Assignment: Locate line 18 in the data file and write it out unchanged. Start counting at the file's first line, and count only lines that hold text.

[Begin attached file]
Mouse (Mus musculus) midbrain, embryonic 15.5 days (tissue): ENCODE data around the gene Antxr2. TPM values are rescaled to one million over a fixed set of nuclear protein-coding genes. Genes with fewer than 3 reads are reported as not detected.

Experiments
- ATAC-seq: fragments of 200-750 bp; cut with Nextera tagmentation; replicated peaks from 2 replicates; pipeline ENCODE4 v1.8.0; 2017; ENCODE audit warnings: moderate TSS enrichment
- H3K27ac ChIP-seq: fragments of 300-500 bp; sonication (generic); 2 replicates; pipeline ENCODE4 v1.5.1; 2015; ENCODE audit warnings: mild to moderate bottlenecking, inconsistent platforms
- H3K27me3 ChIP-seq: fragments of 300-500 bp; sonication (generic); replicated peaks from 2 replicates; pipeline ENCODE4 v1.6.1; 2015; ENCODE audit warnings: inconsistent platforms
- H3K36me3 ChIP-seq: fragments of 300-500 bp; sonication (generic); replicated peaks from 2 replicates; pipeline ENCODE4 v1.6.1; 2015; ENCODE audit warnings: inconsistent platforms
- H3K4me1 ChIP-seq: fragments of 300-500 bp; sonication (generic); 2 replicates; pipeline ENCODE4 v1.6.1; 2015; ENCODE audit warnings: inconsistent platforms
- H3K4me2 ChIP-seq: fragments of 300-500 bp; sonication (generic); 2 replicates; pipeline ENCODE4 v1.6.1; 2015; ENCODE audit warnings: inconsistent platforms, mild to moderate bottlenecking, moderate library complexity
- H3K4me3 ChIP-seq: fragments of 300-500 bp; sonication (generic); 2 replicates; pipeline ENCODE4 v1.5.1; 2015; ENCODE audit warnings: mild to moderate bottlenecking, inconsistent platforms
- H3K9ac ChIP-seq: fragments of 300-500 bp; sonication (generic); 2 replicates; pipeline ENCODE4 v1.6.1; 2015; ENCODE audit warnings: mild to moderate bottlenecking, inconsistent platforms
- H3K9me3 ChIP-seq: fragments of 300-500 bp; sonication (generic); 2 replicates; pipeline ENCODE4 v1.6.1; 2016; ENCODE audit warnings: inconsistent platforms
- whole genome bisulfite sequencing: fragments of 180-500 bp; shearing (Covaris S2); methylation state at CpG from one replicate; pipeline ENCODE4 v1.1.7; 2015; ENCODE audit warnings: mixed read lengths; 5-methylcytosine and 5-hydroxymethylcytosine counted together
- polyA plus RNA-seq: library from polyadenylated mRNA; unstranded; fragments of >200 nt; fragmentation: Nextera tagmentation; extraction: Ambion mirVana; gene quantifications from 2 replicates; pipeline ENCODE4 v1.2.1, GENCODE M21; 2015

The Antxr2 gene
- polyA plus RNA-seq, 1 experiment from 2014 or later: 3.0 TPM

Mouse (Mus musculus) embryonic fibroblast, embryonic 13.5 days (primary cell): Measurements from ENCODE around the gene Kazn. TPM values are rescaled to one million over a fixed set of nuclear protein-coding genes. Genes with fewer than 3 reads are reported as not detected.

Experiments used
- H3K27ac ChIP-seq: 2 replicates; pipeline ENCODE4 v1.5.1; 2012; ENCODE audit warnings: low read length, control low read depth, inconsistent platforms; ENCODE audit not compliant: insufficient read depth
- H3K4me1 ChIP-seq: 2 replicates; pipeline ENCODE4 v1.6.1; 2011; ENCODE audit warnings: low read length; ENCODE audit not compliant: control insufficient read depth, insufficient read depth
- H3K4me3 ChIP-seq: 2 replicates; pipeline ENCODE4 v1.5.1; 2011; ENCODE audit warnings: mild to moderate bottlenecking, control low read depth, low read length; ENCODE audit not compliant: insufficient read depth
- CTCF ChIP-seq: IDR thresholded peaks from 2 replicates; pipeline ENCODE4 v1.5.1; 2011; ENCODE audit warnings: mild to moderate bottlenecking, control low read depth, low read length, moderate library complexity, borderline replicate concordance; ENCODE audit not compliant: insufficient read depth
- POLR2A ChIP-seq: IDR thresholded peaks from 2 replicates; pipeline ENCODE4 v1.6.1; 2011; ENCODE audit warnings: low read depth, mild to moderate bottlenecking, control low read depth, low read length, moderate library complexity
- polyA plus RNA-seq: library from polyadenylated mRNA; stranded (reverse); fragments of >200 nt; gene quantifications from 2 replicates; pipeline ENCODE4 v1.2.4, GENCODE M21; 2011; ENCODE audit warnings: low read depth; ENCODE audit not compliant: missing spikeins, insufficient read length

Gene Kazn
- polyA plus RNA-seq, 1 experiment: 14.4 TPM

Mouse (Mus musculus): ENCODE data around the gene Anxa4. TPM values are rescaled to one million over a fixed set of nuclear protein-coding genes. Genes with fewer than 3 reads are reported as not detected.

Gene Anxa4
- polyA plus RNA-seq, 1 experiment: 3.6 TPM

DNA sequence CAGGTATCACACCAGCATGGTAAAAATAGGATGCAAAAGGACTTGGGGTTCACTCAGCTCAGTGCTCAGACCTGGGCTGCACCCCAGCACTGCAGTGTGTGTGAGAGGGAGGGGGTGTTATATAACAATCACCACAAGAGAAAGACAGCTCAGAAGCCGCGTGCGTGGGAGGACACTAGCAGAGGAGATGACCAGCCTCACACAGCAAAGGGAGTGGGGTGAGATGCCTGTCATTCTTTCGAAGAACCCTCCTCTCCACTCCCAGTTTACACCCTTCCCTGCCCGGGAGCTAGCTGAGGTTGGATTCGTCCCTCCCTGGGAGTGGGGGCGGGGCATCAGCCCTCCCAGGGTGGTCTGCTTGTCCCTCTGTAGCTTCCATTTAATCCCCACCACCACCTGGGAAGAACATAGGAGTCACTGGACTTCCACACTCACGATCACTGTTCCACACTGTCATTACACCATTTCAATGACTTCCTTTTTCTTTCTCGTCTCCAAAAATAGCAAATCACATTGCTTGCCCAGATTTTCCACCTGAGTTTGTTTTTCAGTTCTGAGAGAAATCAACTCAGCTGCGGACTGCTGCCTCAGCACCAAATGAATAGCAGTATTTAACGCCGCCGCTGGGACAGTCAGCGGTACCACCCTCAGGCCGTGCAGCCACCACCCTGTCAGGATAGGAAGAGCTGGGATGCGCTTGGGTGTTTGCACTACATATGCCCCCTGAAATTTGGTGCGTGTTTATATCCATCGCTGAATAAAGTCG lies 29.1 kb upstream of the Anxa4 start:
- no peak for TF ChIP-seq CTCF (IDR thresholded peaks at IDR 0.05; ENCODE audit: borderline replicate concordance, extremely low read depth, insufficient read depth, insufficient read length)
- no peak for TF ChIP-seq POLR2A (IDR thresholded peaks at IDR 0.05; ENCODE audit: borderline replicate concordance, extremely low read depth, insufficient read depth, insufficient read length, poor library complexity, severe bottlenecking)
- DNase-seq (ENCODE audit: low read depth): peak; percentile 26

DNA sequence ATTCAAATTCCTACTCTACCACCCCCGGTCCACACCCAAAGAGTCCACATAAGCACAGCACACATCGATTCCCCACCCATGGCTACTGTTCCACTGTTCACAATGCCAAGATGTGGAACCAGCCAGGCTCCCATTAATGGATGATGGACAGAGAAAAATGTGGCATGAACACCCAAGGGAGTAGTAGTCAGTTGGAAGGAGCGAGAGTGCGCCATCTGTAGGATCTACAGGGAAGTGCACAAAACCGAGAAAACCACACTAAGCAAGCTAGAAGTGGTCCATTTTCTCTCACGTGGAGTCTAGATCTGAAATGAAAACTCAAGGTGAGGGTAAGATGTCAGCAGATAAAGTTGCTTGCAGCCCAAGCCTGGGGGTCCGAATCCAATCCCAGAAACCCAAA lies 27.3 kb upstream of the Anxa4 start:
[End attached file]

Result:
- H3K27ac ChIP-seq: 2 replicates; pipeline ENCODE4 v1.5.1; 2012; ENCODE audit warnings: low read length, control low read depth, inconsistent platforms; ENCODE audit not compliant: insufficient read depth